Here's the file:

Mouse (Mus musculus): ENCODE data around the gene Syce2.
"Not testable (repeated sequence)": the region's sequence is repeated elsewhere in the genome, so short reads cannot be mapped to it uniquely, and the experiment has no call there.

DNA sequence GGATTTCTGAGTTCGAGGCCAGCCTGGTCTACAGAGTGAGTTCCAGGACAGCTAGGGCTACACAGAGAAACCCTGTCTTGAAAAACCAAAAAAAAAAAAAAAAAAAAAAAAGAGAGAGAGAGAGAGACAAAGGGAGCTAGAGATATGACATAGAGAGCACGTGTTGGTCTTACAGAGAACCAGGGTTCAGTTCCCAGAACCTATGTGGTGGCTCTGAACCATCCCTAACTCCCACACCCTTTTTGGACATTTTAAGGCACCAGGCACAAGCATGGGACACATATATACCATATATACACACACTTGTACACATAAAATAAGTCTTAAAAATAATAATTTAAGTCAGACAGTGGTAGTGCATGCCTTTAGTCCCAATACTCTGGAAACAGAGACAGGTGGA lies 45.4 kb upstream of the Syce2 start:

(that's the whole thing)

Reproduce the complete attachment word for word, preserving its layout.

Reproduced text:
Mouse (Mus musculus): ENCODE data around the gene Syce2.
"Not testable (repeated sequence)": the region's sequence is repeated elsewhere in the genome, so short reads cannot be mapped to it uniquely, and the experiment has no call there.

DNA sequence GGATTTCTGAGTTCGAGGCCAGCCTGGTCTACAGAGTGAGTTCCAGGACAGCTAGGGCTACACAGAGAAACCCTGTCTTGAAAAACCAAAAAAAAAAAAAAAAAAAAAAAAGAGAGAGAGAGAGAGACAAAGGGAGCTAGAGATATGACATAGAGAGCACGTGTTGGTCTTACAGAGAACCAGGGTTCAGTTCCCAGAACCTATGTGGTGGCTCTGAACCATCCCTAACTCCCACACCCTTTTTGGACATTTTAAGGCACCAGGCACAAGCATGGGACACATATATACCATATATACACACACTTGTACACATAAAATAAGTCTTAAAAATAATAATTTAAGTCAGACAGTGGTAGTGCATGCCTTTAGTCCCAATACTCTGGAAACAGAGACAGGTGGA lies 45.4 kb upstream of the Syce2 start: